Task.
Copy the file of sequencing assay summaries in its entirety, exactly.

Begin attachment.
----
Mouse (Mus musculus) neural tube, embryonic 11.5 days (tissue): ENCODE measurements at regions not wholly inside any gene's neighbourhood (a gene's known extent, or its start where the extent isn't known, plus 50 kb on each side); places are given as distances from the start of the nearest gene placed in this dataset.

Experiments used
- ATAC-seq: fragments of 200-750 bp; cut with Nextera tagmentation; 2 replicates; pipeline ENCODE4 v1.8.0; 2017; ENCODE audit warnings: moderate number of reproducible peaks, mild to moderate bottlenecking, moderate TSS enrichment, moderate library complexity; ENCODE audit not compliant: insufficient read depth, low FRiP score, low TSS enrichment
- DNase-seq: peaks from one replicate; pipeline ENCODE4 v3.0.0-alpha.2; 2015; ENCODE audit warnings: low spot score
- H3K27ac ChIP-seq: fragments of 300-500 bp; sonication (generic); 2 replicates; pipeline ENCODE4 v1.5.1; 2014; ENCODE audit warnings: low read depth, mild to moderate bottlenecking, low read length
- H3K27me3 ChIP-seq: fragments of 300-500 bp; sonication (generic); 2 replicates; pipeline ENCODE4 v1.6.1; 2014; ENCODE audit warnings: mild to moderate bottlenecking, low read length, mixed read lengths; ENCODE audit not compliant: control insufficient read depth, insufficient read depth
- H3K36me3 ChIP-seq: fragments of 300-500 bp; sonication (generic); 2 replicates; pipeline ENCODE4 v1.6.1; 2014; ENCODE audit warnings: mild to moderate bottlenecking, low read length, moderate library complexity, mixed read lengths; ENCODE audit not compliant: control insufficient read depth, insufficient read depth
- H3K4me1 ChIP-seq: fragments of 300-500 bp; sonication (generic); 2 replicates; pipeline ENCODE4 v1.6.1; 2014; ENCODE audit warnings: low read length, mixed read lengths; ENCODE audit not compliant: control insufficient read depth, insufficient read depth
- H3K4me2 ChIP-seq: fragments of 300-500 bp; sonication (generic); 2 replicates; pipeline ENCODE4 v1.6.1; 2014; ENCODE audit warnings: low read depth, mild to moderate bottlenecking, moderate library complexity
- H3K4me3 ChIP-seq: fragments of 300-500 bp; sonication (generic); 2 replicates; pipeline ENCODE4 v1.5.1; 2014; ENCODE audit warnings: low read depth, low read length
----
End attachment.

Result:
Mouse (Mus musculus) neural tube, embryonic 11.5 days (tissue): ENCODE measurements at regions not wholly inside any gene's neighbourhood (a gene's known extent, or its start where the extent isn't known, plus 50 kb on each side); places are given as distances from the start of the nearest gene placed in this dataset.

Experiments used
- ATAC-seq: fragments of 200-750 bp; cut with Nextera tagmentation; 2 replicates; pipeline ENCODE4 v1.8.0; 2017; ENCODE audit warnings: moderate number of reproducible peaks, mild to moderate bottlenecking, moderate TSS enrichment, moderate library complexity; ENCODE audit not compliant: insufficient read depth, low FRiP score, low TSS enrichment
- DNase-seq: peaks from one replicate; pipeline ENCODE4 v3.0.0-alpha.2; 2015; ENCODE audit warnings: low spot score
- H3K27ac ChIP-seq: fragments of 300-500 bp; sonication (generic); 2 replicates; pipeline ENCODE4 v1.5.1; 2014; ENCODE audit warnings: low read depth, mild to moderate bottlenecking, low read length
- H3K27me3 ChIP-seq: fragments of 300-500 bp; sonication (generic); 2 replicates; pipeline ENCODE4 v1.6.1; 2014; ENCODE audit warnings: mild to moderate bottlenecking, low read length, mixed read lengths; ENCODE audit not compliant: control insufficient read depth, insufficient read depth
- H3K36me3 ChIP-seq: fragments of 300-500 bp; sonication (generic); 2 replicates; pipeline ENCODE4 v1.6.1; 2014; ENCODE audit warnings: mild to moderate bottlenecking, low read length, moderate library complexity, mixed read lengths; ENCODE audit not compliant: control insufficient read depth, insufficient read depth
- H3K4me1 ChIP-seq: fragments of 300-500 bp; sonication (generic); 2 replicates; pipeline ENCODE4 v1.6.1; 2014; ENCODE audit warnings: low read length, mixed read lengths; ENCODE audit not compliant: control insufficient read depth, insufficient read depth
- H3K4me2 ChIP-seq: fragments of 300-500 bp; sonication (generic); 2 replicates; pipeline ENCODE4 v1.6.1; 2014; ENCODE audit warnings: low read depth, mild to moderate bottlenecking, moderate library complexity
- H3K4me3 ChIP-seq: fragments of 300-500 bp; sonication (generic); 2 replicates; pipeline ENCODE4 v1.5.1; 2014; ENCODE audit warnings: low read depth, low read length